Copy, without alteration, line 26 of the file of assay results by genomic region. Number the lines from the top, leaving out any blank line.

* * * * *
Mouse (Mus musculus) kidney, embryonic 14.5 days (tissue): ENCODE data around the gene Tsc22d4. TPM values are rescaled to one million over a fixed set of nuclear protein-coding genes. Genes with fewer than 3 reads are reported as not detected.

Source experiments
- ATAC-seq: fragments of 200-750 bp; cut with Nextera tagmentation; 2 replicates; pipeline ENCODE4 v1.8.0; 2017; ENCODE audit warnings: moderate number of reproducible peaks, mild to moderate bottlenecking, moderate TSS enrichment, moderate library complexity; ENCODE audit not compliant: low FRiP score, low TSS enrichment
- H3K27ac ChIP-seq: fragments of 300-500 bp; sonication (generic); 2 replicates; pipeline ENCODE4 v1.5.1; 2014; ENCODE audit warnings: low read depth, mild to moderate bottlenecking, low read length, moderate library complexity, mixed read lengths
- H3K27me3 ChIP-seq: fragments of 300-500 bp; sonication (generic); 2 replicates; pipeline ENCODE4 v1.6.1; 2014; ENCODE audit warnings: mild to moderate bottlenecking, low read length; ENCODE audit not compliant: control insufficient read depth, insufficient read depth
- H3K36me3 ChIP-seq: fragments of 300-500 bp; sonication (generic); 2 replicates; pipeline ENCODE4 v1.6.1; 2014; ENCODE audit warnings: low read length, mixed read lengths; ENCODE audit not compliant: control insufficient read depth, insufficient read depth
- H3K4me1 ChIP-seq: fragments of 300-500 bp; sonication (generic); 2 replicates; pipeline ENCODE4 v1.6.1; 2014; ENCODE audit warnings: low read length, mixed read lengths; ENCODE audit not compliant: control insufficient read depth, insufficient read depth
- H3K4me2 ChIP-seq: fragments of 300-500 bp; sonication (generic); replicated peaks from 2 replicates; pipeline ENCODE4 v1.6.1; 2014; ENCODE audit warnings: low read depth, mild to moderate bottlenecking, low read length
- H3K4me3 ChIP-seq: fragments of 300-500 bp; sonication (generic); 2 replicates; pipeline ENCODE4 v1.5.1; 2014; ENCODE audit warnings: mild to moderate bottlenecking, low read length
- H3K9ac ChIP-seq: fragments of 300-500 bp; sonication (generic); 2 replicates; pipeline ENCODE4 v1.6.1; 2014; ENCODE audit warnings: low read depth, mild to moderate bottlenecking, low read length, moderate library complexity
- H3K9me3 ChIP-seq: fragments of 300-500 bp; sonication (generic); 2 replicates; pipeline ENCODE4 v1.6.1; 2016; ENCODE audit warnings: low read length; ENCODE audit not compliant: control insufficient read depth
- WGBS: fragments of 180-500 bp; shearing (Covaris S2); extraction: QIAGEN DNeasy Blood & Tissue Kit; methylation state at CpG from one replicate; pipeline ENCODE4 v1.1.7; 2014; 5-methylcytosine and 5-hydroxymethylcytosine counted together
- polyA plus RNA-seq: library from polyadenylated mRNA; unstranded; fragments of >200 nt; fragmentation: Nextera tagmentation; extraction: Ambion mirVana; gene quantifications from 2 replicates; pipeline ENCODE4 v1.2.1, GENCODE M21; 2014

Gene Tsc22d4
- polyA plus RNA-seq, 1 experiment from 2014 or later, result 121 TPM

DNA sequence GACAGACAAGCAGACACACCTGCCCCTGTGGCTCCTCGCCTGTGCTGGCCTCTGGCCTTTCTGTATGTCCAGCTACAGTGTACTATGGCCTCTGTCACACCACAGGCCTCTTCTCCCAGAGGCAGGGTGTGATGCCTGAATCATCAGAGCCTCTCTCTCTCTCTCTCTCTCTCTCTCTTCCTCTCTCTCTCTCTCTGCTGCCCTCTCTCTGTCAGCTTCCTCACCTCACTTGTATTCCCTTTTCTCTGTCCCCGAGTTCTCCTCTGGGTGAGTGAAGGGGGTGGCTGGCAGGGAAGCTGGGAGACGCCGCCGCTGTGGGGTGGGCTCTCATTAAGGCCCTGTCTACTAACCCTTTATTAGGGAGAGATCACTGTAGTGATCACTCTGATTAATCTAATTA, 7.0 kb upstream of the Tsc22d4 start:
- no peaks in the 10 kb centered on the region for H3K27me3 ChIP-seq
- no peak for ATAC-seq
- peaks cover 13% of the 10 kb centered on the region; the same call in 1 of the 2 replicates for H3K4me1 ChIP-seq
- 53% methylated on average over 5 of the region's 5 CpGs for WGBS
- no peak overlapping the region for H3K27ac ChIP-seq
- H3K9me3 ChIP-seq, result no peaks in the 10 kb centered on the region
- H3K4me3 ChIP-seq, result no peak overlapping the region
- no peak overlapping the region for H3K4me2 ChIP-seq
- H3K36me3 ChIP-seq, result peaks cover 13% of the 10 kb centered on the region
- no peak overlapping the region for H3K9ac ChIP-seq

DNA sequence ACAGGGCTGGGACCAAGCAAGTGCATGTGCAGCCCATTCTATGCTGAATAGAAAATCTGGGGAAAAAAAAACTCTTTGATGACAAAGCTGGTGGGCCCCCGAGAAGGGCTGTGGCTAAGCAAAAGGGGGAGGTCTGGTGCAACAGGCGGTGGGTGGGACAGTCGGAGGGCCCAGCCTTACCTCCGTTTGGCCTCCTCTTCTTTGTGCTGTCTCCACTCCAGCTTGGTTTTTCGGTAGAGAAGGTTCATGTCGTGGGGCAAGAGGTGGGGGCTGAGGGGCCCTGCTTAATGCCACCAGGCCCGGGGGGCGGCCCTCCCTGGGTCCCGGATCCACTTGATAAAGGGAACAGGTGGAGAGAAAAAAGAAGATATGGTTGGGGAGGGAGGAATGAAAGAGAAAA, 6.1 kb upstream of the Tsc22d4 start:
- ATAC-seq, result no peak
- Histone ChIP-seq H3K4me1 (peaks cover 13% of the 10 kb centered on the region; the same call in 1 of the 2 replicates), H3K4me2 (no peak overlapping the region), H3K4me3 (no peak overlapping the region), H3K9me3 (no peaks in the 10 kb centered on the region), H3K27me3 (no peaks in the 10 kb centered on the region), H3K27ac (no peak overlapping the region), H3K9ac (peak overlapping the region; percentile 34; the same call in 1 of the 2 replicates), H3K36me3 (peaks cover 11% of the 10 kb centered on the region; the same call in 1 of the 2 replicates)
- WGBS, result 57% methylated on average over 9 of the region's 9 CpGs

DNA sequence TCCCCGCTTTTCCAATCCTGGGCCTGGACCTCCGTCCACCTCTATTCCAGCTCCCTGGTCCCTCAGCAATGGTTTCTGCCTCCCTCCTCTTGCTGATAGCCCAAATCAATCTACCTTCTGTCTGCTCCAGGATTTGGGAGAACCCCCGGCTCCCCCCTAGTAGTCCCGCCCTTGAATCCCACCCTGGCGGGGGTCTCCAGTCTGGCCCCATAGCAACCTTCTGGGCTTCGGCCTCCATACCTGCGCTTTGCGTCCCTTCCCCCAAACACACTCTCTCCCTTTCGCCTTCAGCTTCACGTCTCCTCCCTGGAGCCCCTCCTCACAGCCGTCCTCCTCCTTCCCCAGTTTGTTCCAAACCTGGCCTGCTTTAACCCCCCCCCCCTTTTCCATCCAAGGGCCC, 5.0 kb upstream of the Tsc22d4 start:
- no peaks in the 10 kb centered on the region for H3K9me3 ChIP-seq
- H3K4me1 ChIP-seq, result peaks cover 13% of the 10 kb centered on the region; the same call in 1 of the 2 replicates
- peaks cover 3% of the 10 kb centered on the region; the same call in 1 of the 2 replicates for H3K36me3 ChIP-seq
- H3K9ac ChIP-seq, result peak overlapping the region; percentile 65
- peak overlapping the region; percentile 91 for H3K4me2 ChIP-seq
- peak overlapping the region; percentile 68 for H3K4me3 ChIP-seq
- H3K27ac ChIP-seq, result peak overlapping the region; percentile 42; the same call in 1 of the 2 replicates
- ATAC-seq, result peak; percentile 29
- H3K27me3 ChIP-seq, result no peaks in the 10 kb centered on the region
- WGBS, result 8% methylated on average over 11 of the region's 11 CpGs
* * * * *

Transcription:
- no peak overlapping the region for H3K9ac ChIP-seq